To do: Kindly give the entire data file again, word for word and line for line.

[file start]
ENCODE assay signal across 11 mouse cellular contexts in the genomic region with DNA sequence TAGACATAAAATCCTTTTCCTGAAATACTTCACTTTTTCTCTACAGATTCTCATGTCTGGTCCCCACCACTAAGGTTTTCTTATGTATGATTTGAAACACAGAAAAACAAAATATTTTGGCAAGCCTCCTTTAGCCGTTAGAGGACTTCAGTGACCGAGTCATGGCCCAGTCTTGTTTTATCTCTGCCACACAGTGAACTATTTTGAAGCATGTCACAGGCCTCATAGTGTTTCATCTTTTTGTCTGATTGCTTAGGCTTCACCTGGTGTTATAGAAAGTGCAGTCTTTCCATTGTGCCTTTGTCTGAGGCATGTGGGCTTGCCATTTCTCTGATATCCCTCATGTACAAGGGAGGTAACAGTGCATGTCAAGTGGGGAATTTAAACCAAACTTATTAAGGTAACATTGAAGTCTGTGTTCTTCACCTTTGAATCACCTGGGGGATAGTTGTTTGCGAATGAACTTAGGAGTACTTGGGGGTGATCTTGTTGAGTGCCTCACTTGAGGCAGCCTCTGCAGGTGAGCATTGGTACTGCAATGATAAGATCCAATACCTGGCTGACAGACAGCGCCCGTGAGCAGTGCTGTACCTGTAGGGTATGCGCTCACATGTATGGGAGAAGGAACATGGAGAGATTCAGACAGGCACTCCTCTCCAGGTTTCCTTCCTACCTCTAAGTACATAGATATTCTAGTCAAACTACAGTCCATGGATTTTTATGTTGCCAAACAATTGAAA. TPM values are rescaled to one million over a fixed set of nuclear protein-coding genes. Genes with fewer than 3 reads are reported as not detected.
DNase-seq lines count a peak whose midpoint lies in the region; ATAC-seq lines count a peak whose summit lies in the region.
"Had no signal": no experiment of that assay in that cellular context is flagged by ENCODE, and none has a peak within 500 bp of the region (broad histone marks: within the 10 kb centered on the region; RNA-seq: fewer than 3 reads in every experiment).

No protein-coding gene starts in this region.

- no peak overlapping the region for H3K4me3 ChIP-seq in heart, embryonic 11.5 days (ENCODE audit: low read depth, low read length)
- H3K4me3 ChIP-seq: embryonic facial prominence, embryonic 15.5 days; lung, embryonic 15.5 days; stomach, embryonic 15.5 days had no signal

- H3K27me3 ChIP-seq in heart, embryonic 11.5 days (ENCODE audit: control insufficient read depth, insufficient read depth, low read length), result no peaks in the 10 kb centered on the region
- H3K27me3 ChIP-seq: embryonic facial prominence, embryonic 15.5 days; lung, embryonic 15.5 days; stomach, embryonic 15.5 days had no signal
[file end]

ENCODE assay signal across 11 mouse cellular contexts in the genomic region with DNA sequence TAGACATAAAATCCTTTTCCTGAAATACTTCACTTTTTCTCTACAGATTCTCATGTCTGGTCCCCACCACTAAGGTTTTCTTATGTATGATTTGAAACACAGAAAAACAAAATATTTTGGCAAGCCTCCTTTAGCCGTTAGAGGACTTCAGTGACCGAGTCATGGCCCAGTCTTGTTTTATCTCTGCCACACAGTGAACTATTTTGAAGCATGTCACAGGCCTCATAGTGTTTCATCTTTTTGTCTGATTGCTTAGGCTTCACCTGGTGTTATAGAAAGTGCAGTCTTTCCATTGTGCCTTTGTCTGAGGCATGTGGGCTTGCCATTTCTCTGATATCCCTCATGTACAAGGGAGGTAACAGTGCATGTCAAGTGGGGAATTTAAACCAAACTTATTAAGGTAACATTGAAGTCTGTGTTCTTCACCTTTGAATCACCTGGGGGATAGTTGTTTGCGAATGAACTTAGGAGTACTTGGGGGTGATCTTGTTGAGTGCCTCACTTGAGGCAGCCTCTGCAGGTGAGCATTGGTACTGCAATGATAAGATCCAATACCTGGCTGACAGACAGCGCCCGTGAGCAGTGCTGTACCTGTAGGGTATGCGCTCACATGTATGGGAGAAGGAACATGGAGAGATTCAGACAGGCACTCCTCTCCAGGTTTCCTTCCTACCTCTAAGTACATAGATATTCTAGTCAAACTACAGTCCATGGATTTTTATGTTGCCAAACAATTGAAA. TPM values are rescaled to one million over a fixed set of nuclear protein-coding genes. Genes with fewer than 3 reads are reported as not detected.
DNase-seq lines count a peak whose midpoint lies in the region; ATAC-seq lines count a peak whose summit lies in the region.
"Had no signal": no experiment of that assay in that cellular context is flagged by ENCODE, and none has a peak within 500 bp of the region (broad histone marks: within the 10 kb centered on the region; RNA-seq: fewer than 3 reads in every experiment).

No protein-coding gene starts in this region.

- no peak overlapping the region for H3K4me3 ChIP-seq in heart, embryonic 11.5 days (ENCODE audit: low read depth, low read length)
- H3K4me3 ChIP-seq: embryonic facial prominence, embryonic 15.5 days; lung, embryonic 15.5 days; stomach, embryonic 15.5 days had no signal

- H3K27me3 ChIP-seq in heart, embryonic 11.5 days (ENCODE audit: control insufficient read depth, insufficient read depth, low read length), result no peaks in the 10 kb centered on the region
- H3K27me3 ChIP-seq: embryonic facial prominence, embryonic 15.5 days; lung, embryonic 15.5 days; stomach, embryonic 15.5 days had no signal